Motorola SBG1000 Wireless Cable Modem Gateway review: Motorola SBG1000 Wireless Cable Modem Gateway

Motorola SBG1000 Wireless Cable Modem Gateway

3 min read

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The Motorola SBG1000 wireless cable modem gateway package comes with all you'll need to get going. The included setup guide is vague, but the 148-page electronic manual covers everything clearly and thoroughly. The SBG1000 also comes with a Cat-5 jumper cable, a phone-line cable, and a USB cable. It supports Windows 98 and up, Macintosh OS 8 and later, and Unix.


Motorola SBG1000 Wireless Cable Modem Gateway

The Good

Excellent range and bandwidth; DOCSIS 1.0 compliant; wired, wireless, USB, and phone-line access; includes print server; detailed electronic manual.

The Bad

Encryption uses hex keys only; lacks WPA support; vague printed setup guide; skimpy online support.

The Bottom Line

Motorola's SBG1000 has all the right connections to create a flexible, powerful, and reasonably secure network in your home or small business.
Motorola's SBG1000 wireless cable modem gateway is the most resourceful gateway we've seen to date. It houses six typical networking devices in one box: a Surfboard cable modem; a five-port Ethernet switch; an 802.11b access point; a phone-line adapter; a print server; and a firewall. With its fast throughput and wide range, it's a good choice for a cable-connected home or a small office looking for a single device that does it all and does it well.

Insert the accompanying CD into your PC or Mac, and the software automatically shows you how to install the SBG1000, using large pictures, animation, and a minimum of words to guide you. It's an improvement over the usually elaborate setup wizards, such as the one that Toshiba uses for its PCX-5000 gateway.

Within three minutes, we had added a wireless notebook and a desktop PC, connected via the HPNA phone-line adapter, to the SBG1000. Adding computers via USB requires installing additional software from the CD.

It's also easy to connect the SBG1000's print server. Just connect the printer to the SBG1000 via the server's parallel plug and use the Windows, Apple, or Unix IPR printer-client software to configure the device. It worked fine with our HP LaserJet 1100, but we wondered why the SBG1000 had only a parallel port when many home and small-business printers use USB almost exclusively.

Housed in a sleek, charcoal-gray-and-silver box, the Motorola SBG1000 wierless cable modem gateway has a wide variety of features. The indicator displays use intuitive icons, such as a globe, to represent the Internet connection and an antenna with radiating circles for wireless activity. Along the back panel are 13 connectors and a recessed Reset switch to restore the original settings. There's a pair of removable antennae for wireless reception. The SBG1000's built-in Web-based configuration tool lets you set IP addresses, DHCP leases, wireless channels, and data rates. Based on version 1.0 of the Cable Labs' Data Over Cable Service Interface Specification (DOCSIS), the SBG1000 can connect with most of the nation's cable networks.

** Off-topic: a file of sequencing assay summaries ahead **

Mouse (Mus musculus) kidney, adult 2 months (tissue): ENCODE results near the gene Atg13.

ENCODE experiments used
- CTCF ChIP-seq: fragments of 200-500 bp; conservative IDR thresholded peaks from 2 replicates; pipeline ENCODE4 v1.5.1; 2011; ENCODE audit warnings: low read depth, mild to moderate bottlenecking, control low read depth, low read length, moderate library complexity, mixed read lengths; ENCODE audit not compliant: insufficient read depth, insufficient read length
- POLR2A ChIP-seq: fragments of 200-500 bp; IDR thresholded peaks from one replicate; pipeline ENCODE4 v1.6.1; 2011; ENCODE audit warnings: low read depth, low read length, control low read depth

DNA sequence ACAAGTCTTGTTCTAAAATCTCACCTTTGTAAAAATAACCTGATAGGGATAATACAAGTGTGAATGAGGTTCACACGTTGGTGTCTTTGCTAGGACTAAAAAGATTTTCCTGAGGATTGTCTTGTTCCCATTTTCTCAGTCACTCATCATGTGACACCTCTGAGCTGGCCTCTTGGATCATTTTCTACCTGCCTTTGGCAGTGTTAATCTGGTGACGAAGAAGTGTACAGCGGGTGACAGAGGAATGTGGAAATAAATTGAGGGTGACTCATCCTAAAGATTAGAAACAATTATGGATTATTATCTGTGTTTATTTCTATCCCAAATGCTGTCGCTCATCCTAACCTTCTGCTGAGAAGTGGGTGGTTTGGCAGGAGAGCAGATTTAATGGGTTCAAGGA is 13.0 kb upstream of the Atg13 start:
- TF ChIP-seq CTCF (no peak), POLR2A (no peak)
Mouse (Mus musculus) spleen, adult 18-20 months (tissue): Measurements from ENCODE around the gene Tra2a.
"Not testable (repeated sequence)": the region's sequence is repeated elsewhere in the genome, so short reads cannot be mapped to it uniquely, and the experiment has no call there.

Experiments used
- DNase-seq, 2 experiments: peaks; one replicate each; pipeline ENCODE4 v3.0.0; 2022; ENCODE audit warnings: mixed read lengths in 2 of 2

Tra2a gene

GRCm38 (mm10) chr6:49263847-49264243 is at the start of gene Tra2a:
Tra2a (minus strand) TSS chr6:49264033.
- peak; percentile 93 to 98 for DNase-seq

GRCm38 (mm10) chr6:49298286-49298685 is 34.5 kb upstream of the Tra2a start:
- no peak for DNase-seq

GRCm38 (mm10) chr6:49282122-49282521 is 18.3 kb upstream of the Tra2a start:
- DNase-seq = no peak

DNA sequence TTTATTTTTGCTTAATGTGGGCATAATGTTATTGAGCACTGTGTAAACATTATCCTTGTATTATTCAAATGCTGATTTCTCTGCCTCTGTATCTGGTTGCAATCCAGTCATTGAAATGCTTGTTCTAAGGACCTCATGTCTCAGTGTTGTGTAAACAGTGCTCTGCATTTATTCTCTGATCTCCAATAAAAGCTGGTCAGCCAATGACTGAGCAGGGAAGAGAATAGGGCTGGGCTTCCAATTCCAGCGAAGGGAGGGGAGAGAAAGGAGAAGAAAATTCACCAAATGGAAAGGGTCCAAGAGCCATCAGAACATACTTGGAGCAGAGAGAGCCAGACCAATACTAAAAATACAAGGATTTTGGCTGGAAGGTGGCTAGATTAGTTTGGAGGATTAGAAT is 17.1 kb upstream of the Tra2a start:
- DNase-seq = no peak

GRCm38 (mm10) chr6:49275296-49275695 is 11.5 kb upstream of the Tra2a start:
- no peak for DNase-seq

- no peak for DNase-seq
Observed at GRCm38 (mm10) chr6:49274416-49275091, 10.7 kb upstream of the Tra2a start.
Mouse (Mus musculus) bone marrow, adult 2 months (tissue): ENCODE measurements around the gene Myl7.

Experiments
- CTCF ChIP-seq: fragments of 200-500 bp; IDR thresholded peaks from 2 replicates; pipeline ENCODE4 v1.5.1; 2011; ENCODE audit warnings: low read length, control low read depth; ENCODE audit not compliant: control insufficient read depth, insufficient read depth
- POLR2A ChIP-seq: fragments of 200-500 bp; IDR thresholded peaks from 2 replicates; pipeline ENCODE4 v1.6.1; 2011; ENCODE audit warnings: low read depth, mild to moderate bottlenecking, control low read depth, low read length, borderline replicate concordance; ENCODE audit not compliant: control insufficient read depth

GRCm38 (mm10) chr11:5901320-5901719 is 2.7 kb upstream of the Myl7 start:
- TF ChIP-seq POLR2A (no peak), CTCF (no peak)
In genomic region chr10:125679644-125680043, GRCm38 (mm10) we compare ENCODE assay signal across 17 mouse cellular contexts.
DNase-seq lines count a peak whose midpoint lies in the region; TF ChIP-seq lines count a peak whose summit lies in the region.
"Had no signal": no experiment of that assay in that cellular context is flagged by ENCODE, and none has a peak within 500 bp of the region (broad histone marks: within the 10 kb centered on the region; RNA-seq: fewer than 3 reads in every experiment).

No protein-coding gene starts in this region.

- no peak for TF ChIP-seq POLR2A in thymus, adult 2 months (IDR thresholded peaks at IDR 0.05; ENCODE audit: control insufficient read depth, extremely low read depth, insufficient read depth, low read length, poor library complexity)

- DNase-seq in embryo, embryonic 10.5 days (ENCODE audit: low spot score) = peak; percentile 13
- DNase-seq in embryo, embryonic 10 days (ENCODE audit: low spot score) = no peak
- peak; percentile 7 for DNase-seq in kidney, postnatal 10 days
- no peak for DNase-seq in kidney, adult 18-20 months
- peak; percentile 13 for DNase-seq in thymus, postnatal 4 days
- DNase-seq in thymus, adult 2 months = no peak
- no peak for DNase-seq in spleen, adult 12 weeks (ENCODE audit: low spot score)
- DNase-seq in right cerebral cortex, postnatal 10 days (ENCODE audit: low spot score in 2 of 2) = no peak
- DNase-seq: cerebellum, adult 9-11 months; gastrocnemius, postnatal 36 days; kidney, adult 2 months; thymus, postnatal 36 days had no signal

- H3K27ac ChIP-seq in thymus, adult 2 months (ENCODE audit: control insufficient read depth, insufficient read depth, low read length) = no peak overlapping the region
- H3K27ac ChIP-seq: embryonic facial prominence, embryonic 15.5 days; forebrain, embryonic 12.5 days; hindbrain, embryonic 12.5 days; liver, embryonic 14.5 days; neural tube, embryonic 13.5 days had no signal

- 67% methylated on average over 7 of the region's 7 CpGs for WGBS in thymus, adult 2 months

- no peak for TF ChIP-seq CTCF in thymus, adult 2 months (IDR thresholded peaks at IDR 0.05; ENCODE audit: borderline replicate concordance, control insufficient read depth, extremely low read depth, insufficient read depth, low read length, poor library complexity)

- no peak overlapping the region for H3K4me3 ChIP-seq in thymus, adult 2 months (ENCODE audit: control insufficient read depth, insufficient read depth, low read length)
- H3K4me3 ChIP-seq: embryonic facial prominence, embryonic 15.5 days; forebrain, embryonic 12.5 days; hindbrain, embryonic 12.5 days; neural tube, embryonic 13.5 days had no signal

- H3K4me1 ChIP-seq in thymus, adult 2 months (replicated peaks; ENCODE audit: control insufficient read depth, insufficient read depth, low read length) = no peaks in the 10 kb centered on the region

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The SBG1000's removable antennae let you connect a more sensitive antenna for increased range.

Security for the SBG1000 could be better. You get wired equivalent protection (WEP) encryption as well as MAC address filtering. It lacks support for ASCII keys or a passphrase, making WEP harder to use than it need be. The SBG1000 also lacks Wi-Fi protected area (WPA) encryption. To keep out intruders, you can set the SBG1000's firewall to Low, Medium, or High security, or you can choose your own parameters with the custom selection. You can also establish a DMZ (a network demilitarized zone) for games and videoconferencing equipment.

In CNET Labs' tests, the Motorola SBG1000 wireless cable modem gateway showed long-distance stamina. It maintained contact with computers as far away as 200 feet and filled more than 120,000 square feet with a usable 802.11b signal. It also had no trouble penetrating one floor above and below. By comparison, the Toshiba PCX-5000 and the Netgear CG814M managed to send their signals only 75 and 89 feet, respectively. As far as maximum throughput goes, the SBG1000 can move 5.3Mbps, zooming past the Toshiba PCX-5000's 4.8Mbps and the Netgear CG814M's 3.9Mbps. It's still slower than 802.11g and 802.11a equipment, however.

CNET Labs throughput tests  (Longer bars indicate better performance)
Throughput in Mbps  
Netgear CG814M
Motorola SBG1000

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We had no trouble simultaneously connecting 10 clients of varying vintage. Some computers were running full-screen video, and others were listening in on Internet radio while a large download was taking place. This all occurred without a data hiccup.

With a two-year warranty, Motorola's coverage is adequate but not quite as good as the three-year policy that Toshiba provides for the PCX-5000. Motorola offers 24/7, toll-free phone support for the SBG1000 wireless cable modem gateway. Motorola's phone support was excellent in our experience, with quick response times and a knowledgeable staff for troubleshooting.

The SBG1000's online resources are currently limited to a spec sheet and shopping features. We wish that Motorola offered the downloadable drivers and manuals, e-mail support, troubleshooting details, and start-up tips that its competitors do.


Motorola SBG1000 Wireless Cable Modem Gateway

Score Breakdown

Setup 9Features 8Performance 8Support 7